Meet the Stantons, the owners of Tulsa Habitat's 400th home
For the Stanton family, 2016 was a year of big changes and big challenges.
Johnthan and Johnisha Stanton were the parents of one daughter, with another on the way. Their small family nearly doubled when Johnthan’s sister died in a car crash and the Stantons took in her three children.
“We were living in a two-bedroom condo. It was pretty packed,” Johnisha says, so the process began for the family of seven to find a larger home.
“We tried different lending companies. We knew we needed more space, but financially we weren’t there,” she says. “We kind of needed a miracle.”
A friend knew about Tulsa Habitat for Humanity and told her to apply. They were accepted this past summer to be the homeowners of the organization’s 400th home.
Johnisha works in early childhood education at the Hutcherson YMCA, and Johnthan recently started his own alterations business, Johnny’s Sewing Co., so after their day jobs they worked on their new home as part of their required sweat equity hours.
“You realize how much it takes to put up a house,” Johnthan says, but working on it made it more special when they got to move in right before Christmas. “This is our house. It’s built specifically for our family. It will be in our family for hopefully generations.”
Larry Vitt, director of facilities and real estate, has worked at Tulsa Habitat for 18 years and has been present for 350 home dedications, including the Stantons’.
“It was a special home in a lot of ways,” Vitt says. “The highlight of that dedication was the family that received that home. It was the perfect family for our 400th home.”
Cameron Walker, Tulsa Habitat’s CEO, says that while he’s proud of the milestone, he wishes it had come sooner in the organization’s 30-year history.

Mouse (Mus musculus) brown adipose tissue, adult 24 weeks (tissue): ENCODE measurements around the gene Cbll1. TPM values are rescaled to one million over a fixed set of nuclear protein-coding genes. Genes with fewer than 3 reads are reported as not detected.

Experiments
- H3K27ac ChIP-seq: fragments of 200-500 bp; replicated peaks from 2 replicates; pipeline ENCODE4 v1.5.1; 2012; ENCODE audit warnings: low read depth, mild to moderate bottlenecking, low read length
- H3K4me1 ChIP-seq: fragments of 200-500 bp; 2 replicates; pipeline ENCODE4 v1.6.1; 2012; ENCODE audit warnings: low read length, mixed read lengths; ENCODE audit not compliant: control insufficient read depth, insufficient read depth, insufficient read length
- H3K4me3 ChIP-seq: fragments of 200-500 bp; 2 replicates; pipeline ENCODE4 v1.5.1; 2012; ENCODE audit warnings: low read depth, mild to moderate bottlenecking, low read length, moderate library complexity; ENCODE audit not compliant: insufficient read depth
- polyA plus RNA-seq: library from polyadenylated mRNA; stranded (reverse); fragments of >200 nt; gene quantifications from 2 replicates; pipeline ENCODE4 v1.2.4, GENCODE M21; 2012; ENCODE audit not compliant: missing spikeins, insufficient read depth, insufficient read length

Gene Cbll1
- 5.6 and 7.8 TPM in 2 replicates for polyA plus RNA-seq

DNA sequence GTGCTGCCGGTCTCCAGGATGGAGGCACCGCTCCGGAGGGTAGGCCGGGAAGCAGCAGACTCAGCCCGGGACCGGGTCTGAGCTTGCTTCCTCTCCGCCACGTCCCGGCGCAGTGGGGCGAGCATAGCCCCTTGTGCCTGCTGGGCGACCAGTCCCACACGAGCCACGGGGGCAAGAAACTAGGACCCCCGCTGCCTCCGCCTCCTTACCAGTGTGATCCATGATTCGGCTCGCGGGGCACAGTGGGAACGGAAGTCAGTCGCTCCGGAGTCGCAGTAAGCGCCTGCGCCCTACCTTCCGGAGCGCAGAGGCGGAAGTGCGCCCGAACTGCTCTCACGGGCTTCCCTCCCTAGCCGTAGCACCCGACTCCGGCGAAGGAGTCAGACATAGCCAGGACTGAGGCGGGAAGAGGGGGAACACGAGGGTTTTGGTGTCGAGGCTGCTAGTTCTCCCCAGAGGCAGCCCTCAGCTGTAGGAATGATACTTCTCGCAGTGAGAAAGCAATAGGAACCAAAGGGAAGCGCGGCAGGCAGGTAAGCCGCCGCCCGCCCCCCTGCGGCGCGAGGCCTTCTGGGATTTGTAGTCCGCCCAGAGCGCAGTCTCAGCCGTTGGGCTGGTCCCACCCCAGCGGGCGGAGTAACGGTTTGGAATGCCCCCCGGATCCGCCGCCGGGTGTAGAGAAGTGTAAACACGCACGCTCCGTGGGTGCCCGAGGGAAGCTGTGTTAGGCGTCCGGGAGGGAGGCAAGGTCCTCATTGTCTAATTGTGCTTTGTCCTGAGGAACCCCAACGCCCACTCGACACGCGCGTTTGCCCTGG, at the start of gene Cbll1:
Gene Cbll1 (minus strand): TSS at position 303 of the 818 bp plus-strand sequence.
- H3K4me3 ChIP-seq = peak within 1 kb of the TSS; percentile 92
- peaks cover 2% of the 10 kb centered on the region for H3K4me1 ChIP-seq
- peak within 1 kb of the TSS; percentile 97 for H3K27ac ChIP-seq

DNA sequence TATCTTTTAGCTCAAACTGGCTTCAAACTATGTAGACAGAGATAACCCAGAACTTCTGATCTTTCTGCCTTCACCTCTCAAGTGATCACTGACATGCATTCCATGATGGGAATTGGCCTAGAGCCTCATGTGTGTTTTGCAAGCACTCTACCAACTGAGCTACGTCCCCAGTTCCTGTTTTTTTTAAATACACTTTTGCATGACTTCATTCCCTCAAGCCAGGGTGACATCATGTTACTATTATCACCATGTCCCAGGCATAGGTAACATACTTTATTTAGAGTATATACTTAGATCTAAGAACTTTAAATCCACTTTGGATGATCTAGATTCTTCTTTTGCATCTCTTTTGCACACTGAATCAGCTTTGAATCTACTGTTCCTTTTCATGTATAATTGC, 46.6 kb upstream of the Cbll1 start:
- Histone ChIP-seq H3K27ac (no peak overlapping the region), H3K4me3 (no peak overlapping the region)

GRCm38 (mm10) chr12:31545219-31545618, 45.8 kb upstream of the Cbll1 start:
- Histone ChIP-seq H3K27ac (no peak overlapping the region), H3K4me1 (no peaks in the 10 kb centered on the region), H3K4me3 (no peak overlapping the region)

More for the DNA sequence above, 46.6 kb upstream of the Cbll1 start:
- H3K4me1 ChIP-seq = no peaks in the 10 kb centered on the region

“We’re building about 20 homes a year, but we get that many applications a week,” Walker says. “The need for quality, low-income housing is big in Tulsa.”
The Anne and Henry Zarrow Foundation recognized that need and gave Tulsa Habitat a $6.7 million grant to establish the Boomtown Development Co.
“In the next five years, we’ll go from 20 homes in a year to 150 homes a year,” he says, through the continued construction of not only single-family homes, but also the addition of townhomes and multi-family rental units.
“There are people who just aren’t ready for homeownership but still need a safe, well-maintained place to live while they reduce their debt and build up credit,”
Tulsa Habitat also is changing its financing model to better work with banks so financial institutions can offer the funding while Habitat staff still remain hands-on in servicing the lending, making the most of the well-established relationships between Habitat and its borrowers.
Although changes are underway, the mission has stayed the same: to give a hand up, not a hand out.
“They’re such an incredible organization to support you,” Johnisha says. “They do their part and they help you do your part. It’s not a handout. We have a second family now: our Habitat family.”
Tulsa Habitat for Humanity will host Rock the House 2018, the organization’s revamped annual fundraising gala, at 6 p.m., April 14, at the Cox Business Center, 100 Civic Center. It will include live music, dinner, cocktails and dancing. The event also will honor Heart of Habitat recipients Bo and Carrie Van Pelt and the Jimmie Swindler Spirit Award winner Dennis Lane, president of Thermal Windows. Tickets start at $150, with sponsorship opportunities between $2,000-$20,000. For more information, visit rockthehousetulsa.org.